SPRINGDALE, ARK. – Recruiting workers for the meat processing industry was a difficult proposition long before the global pandemic — outbreaks of COVID-19 in food manufacturing facilities only exacerbated the challenge. But Tyson Foods is looking inward for a solution to the company’s labor issues.
The company announced the launch of Upward Pathways, an in-plant career development program that provides front-line team members with job skills training and workforce certifications. The program is designed to strengthen an internal pipeline of skilled workers by providing all Tyson Foods employees access to a robust and equitable career path. Workforce certifications on offer focus on safety training, digital fluency and soft skills, such as time management and leadership skills. Other core curriculum will also be offered, the company said.
“The goal of Upward Pathways is to identify and grow the untapped talent in our front-line workforce,” said Anson Green, who joined Tyson in 2020 after seven years serving as the state director for Adult Education and Literacy for the state of Texas to lead Upward Pathways. “The program represents a strategic effort to bolster career advancement efforts by maximizing the expertise, loyalty and powerful diversity of our front-line workers. The approach leverages our community-based partnerships to deliver education, training and supportive services aimed at increasing the competitiveness of our team members for advancement opportunities.”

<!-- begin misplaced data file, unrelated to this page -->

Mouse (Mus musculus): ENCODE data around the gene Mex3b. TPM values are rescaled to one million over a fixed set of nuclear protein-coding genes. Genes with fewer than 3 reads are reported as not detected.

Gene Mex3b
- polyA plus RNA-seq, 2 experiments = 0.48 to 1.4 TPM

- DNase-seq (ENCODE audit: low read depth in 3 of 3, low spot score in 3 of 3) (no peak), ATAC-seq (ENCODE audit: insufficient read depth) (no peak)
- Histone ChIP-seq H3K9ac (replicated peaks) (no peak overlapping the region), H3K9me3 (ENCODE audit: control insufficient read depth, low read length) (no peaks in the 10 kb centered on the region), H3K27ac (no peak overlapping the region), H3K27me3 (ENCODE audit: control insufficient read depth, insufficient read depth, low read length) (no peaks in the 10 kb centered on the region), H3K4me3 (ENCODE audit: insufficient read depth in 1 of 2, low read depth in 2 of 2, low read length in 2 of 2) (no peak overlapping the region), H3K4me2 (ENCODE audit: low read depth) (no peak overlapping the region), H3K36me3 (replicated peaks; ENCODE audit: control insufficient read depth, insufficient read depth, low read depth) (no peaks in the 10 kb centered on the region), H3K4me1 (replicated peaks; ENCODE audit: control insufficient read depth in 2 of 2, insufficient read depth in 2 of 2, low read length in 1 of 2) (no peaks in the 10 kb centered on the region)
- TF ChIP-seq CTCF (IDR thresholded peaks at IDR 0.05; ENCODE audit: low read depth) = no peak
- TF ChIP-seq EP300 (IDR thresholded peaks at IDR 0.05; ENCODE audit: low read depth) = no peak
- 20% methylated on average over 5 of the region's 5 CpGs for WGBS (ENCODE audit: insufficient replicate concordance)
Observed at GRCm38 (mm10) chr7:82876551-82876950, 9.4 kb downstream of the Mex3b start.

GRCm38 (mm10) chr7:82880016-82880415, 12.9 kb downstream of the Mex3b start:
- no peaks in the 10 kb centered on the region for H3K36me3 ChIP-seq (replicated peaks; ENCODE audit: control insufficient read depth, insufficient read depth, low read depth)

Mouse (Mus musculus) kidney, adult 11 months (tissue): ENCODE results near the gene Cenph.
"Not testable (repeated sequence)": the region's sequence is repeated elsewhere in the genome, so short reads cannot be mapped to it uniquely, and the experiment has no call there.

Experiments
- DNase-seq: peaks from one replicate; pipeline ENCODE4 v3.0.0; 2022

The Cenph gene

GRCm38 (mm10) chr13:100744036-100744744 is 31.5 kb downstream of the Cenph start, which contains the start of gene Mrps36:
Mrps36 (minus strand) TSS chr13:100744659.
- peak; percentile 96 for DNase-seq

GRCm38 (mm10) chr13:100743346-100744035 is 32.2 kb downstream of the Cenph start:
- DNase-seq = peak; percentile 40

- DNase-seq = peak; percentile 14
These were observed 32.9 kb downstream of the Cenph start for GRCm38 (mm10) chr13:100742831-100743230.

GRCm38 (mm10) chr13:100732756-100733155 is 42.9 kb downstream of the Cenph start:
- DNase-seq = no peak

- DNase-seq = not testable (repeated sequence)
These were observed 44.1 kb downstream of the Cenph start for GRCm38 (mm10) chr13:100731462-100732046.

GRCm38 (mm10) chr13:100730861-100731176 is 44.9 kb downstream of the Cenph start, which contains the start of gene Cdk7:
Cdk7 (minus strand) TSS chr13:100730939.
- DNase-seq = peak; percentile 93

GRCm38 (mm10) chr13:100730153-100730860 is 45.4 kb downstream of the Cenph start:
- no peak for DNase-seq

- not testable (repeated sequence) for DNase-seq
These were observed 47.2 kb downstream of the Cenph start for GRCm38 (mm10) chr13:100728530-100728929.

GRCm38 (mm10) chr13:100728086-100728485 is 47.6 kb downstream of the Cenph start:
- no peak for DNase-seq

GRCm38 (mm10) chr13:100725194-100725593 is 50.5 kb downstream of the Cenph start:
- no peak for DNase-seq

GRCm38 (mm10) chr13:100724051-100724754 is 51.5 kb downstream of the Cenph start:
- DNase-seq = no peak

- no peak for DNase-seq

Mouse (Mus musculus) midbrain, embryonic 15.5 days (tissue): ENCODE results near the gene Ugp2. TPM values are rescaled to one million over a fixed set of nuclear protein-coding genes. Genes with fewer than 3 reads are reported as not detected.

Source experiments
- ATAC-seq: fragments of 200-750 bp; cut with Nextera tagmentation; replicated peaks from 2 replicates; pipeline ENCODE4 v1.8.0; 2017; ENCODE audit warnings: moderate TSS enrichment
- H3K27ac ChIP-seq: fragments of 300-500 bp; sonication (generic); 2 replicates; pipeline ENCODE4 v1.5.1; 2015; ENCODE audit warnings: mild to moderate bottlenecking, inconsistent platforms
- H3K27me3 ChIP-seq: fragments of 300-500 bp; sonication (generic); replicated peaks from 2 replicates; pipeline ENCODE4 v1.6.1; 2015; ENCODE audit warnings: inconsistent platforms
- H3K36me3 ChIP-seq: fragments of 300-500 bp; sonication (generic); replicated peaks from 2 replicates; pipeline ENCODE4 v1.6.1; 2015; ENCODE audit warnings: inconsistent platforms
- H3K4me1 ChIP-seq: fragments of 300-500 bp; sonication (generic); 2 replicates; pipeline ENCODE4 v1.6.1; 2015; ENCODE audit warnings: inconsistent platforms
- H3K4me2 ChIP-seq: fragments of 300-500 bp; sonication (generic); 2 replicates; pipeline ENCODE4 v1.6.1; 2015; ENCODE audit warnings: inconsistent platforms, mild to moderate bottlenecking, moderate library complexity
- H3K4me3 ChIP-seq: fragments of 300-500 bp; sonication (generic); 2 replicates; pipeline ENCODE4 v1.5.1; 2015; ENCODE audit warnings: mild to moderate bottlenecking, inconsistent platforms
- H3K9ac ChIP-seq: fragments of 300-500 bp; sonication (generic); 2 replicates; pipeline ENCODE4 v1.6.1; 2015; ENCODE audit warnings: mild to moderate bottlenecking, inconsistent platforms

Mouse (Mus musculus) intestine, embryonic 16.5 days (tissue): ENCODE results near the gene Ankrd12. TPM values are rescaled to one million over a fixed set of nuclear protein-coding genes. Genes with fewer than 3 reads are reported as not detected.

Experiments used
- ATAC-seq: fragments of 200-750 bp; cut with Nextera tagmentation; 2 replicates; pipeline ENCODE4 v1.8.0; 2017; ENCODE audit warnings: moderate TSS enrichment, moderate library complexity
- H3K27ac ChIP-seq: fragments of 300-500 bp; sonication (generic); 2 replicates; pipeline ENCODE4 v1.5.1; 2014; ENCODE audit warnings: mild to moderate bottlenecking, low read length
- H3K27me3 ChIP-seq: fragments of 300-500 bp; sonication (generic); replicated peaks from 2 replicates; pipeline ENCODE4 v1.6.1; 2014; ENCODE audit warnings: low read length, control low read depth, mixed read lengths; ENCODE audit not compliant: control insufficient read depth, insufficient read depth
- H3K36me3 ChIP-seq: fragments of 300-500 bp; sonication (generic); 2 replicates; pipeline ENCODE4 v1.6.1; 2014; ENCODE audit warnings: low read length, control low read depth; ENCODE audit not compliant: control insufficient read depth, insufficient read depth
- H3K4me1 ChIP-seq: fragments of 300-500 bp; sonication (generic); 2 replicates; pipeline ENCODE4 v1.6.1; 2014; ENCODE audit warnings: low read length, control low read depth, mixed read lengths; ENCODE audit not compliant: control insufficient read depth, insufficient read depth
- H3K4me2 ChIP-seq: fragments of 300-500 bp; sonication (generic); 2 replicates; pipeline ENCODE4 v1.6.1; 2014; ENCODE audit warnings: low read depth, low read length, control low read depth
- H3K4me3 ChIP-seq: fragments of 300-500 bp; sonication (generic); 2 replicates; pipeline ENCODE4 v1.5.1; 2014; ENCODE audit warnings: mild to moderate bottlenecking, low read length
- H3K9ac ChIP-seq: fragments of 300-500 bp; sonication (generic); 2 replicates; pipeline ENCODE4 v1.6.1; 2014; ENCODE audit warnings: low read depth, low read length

The program is a partnership between Tyson, adult education providers and community colleges to establish a standardized promotional career path for team members. Tyson said Upward Pathways will be piloted at 10 of the company’s facilities:
- Albertville, Ala. (Northeast Alabama Community College)
- Berryville, Ark. (North Arkansas College)
- Green Forest, Ark. (North Arkansas College)
- Portland, Ind. (Muncie Community Schools)
- Council Bluffs, Iowa (Metropolitan Community College)
- Finney, Kan. (Garden City Community College)
- Dakota City, Neb. (Northeast Community College)
- Omaha, Neb. (Metropolitan Community College)
- Goodlettsville, Tenn. (Workforce Essentials Inc.)
- Seguin, Texas (Alamo Colleges District)
Classes are currently available to workers at the company’s Council Bluffs, Iowa, case-ready beef and pork facility. The remaining nine locations will be brought online throughout 2021.
“Our team members are the most important part of our business, and we view it as our responsibility to provide opportunities to grow and thrive in their careers,” said John R. Tyson, chief sustainability officer of Tyson. “We’re excited to launch Upward Pathways as the next step from Upward Academy, which has seen tremendous success in providing resources to team members to help them take control of their own development and professional growth.”
Tammy Green, director of Workforce & IT Innovation, Metropolitan Community College in Council Bluffs, said Upward Pathways is one of the most important projects MCC is working on.
“It is an opportunity for people to find the support they need to participate in advanced educational opportunities,” Green said. “MCC reached out to 1,100 of our program participants, and 86% want to advance in their careers. The partnership with Tyson and the Upward Pathways program will help develop a model to help people advance in their careers using education and career coaching as a tool for success.”
Upward Pathways complements Tyson Food’s Upward Academy program, which focuses on supporting and helping stabilize the lives of team members through the development of general life skills such as English as a Second Language, citizenship, high school completion, digital and financial literacy. Upward Academy is currently in use across 59 plant sites and continues to grow, the company said.